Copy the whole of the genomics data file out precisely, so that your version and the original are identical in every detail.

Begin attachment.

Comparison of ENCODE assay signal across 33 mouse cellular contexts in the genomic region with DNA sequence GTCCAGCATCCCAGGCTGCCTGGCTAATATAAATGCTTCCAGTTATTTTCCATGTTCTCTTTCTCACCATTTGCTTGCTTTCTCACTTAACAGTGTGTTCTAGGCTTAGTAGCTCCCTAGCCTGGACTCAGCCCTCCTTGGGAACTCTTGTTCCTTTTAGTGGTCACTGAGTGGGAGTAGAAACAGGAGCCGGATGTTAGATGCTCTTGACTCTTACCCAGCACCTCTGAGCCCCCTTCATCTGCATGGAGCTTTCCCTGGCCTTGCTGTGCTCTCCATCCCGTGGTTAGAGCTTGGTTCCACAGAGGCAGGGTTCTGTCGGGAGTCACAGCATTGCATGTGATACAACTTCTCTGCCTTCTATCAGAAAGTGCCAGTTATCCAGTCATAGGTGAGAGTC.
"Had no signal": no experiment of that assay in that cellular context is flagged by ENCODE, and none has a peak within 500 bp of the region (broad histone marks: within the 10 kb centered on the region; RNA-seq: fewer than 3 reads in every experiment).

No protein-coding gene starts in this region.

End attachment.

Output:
Comparison of ENCODE assay signal across 33 mouse cellular contexts in the genomic region with DNA sequence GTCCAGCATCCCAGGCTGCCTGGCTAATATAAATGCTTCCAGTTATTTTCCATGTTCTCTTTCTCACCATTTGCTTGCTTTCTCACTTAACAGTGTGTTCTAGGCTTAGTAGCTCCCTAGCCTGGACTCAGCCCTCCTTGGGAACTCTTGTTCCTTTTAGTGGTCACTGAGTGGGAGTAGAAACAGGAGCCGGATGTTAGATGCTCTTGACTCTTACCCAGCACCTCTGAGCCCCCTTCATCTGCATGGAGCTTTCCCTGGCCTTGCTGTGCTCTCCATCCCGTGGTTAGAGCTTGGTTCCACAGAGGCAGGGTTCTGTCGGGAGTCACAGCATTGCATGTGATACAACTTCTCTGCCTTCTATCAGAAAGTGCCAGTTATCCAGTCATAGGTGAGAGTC.
"Had no signal": no experiment of that assay in that cellular context is flagged by ENCODE, and none has a peak within 500 bp of the region (broad histone marks: within the 10 kb centered on the region; RNA-seq: fewer than 3 reads in every experiment).

No protein-coding gene starts in this region.